It really does make sense that I had a mild form of Hypothermia. Which is different from the kind you die from. The only kind I had ever heard about.
And honestly, there’s some ego involved in my not wanting to admit that I might have been so affected by the cold.
I kept thinking about the time, I went cross county skiing, under a full moon, when it was zero degrees out. Or how I used to work outside, or in unheated houses and never have a problem with the cold.
I was seeing my having hypothermia as a weakness.
Today I see it as reason for what I was feeling the past couple of days. And I appreciate knowing that it’s what happened to me. Because otherwise, I couldn’t explain it except to say that I went a little crazy. And not a fun or harmless crazy, but a mean crazy.
Jon could have reacted differently to the past two days with me. He could have gotten angry and been mean back to me. But he could see something wasn’t right. He could see clearly when I couldn’t.
It still makes me a little uncomfortable to think that Jon cares so much about me. It makes me feel vulnerable, which feels dangerous to me. I’m seeing that I more comfortable being emotionally vulnerable around Jon than physically vulnerable. That’s something I’ll have to think more about.
It’s cold outside again, the temperature below zero.
But the sun is shining and I’m going a little stir crazy from being in the house so much.This afternoon I’ll take a snowshoe walk in the woods with Fate. I’ll bundle up in layers of warm clothes and pay extra attention to how I’m feeling. It’ll be a short walk, I’ll try to embrace my physical vulnerabilities, I won’t let my ego get in the way.
I’ve never seen the donkeys with as much frost on their faces as this morning.
It was 20 below when I went out to feed the animals. But the sun is out and the sky is a bright blue. It’s already warming up some. Yesterday I dug some more paths in the snow so the animals can walk around a bit and even stand in the sun if they choose to.
Even though I don’t work outside, the weather still affects my work.
I decided it’s a good day to work on getting all the Bedlam Farm Wool, I sold on Sunday, in the mail. Heating up my studio would take a while in this kind of cold. It’s supposed to be in the 40’s tomorrow, which will feel like a heat wave. So my plan is to work in the house today and tomorrow I’ll put down the winter rug down in my studio (which cuts the drafts coming in from the uninsulated floor) and finish Ellen’s quilt.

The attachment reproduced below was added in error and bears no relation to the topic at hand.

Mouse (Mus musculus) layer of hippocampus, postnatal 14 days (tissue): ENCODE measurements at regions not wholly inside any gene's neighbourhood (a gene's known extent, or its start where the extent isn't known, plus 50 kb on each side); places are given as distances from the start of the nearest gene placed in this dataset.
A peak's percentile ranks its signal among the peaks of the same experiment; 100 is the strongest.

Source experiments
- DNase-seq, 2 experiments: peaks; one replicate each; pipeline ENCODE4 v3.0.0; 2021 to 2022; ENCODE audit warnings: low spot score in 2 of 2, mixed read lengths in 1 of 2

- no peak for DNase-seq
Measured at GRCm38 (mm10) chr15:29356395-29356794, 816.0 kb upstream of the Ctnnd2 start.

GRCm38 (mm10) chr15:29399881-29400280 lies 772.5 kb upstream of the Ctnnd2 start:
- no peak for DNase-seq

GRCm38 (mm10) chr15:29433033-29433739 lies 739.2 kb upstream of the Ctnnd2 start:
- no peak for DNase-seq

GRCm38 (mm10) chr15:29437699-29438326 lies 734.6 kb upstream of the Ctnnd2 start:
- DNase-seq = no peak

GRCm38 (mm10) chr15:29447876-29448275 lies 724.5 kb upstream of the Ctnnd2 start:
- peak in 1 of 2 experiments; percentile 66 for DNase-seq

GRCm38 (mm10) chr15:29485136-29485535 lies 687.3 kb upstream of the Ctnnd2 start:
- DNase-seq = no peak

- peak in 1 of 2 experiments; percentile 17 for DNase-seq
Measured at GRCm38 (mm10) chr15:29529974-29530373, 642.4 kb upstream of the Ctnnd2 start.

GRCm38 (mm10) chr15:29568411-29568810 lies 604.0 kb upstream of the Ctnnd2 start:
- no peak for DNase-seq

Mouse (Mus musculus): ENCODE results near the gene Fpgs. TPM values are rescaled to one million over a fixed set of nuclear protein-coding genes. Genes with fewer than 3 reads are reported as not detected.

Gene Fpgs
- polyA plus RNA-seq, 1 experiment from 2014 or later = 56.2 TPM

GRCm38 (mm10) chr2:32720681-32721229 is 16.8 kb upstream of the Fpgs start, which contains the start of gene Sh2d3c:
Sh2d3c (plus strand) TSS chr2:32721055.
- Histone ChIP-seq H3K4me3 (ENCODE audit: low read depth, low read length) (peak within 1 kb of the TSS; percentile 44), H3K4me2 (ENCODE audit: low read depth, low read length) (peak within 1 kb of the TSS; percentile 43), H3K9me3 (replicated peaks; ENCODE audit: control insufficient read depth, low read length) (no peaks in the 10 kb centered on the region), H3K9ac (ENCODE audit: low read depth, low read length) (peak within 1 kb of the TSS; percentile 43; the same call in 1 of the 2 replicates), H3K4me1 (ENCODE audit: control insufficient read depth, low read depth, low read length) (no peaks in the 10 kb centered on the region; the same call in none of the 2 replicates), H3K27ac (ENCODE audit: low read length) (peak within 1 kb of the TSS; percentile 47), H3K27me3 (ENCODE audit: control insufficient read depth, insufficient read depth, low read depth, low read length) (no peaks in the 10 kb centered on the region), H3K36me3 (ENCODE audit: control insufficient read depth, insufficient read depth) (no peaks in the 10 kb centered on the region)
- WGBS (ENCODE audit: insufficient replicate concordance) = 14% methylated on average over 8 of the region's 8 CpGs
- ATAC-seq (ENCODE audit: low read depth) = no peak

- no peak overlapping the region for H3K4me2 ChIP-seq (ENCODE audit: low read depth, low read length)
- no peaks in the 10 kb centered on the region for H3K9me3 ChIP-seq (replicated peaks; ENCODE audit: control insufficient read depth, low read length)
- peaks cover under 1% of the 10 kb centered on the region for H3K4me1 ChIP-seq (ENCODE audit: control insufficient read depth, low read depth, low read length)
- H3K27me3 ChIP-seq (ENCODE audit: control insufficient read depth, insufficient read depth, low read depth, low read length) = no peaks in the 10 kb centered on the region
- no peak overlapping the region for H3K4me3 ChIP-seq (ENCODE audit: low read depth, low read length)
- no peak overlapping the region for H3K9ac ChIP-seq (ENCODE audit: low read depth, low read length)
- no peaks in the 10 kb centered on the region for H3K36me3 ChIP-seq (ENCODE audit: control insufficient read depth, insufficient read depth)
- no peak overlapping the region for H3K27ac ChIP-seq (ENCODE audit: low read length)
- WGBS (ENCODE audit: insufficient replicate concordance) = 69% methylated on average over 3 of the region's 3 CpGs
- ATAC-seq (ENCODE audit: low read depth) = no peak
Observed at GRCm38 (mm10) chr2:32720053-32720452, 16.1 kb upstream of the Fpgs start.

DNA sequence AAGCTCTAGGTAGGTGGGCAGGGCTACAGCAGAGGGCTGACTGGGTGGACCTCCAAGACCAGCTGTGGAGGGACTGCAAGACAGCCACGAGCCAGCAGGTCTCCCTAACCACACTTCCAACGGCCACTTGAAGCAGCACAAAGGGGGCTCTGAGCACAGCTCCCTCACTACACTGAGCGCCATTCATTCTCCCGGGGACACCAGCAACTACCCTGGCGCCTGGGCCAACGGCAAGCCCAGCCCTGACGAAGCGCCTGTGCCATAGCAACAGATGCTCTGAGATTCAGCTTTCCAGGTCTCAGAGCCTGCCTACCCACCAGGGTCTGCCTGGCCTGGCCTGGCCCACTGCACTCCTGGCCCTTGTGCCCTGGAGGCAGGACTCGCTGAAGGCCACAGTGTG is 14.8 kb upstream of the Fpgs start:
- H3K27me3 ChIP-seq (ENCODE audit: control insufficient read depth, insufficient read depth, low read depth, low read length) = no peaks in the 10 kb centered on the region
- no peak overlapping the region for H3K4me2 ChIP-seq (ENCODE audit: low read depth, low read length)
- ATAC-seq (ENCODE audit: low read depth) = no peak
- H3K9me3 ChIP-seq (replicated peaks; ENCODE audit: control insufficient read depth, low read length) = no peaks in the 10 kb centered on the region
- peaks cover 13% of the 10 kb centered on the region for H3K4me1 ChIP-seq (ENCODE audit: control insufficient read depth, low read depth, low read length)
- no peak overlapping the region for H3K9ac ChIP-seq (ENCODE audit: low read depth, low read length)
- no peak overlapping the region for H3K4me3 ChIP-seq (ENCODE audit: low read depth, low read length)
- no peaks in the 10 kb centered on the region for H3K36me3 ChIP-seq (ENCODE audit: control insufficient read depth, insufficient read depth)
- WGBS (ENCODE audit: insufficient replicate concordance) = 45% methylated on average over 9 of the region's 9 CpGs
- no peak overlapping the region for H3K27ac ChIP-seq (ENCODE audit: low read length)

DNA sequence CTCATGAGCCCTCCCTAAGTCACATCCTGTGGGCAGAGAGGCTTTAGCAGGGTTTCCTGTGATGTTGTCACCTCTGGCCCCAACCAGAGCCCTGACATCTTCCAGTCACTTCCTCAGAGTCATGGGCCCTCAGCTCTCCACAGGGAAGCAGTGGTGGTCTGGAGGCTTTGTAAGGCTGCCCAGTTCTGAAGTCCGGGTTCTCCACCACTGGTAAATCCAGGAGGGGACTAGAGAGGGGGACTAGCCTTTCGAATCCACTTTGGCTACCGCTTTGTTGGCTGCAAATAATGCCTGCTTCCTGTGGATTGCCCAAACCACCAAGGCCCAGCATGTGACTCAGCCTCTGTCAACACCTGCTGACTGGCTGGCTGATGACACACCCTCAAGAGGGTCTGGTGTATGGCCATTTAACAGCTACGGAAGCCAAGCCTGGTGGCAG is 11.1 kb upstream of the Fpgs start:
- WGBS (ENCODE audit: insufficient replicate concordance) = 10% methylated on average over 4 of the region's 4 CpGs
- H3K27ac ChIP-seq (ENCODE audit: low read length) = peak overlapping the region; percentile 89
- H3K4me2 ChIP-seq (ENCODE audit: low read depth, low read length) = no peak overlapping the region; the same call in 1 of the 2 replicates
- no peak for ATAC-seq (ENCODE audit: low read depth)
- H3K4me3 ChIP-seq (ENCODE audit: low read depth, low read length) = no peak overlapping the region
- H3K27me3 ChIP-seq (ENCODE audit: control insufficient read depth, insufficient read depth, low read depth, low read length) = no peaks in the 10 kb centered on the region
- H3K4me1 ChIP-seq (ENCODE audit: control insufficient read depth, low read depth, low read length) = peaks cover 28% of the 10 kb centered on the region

“How about making a sign for my class at The Mansion today,” I said to Jon. “I’ll make the letters and whoever shows up at the class can color them in. It can say Welcome Home for when the rest of the residents can come back to the Mansion.”
It was 3am. I had just come back upstairs to bed from putting logs in the woodstoves and going to the bathroom.
Jon was as awake as I was.
As many of you, who read Jon’s blog, already know, many of the people who live at The Mansion Assisted Living Facility had to leave due to water damage to the building. Some of them went to stay with family and others have moved to the Danforth Adult Care Center until the damage is repaired.
It’s been hard on everyone, their routines and lives uprooted. Julie, the activities director and the Aides go back and forth between the two facilities, trying to bring a sense of normalcy to a situation that is disruptive and disturbing to everyone.
“Why not have it say We Miss You”. Jon suggested, “Then I can bring it to the Danforth.”
I liked that idea, they could hang the sign in the room at the Danforth, where the residents from The Mansion have meals and do activities.
So I brought two signs to The Mansion this afternoon. One with “We Miss You” written on it the other said “Come Home Soon”.
Jon knew there would be few people in the class, so he came with me to see how he could help.
There are only about eight residents currently living at the Mansion, so when Madeline and Wayne showed up I was glad to have them both there.
Madeline wore out a pink marker coloring in the word “Miss”. Wayne watched us all and visited with Red and Ruth came and went, but didn’t want to color the letters.
“This is hard” Jon complained as he colored in the letters. Julie and I looked at him in disbelief, but Madeline said that of course it was hard for him because , “boys don’t color”. It seems Madeline was right, about Jon anyway.
When we were done, we all signed our names on the board and Julie who was going to the Danforth as we were leaving, said she’d bring them over.
Hopefully the signs be a little reminder to the Mansion Residents living at the Danforth, that the Mansion is being repaired and eventually they will be going home.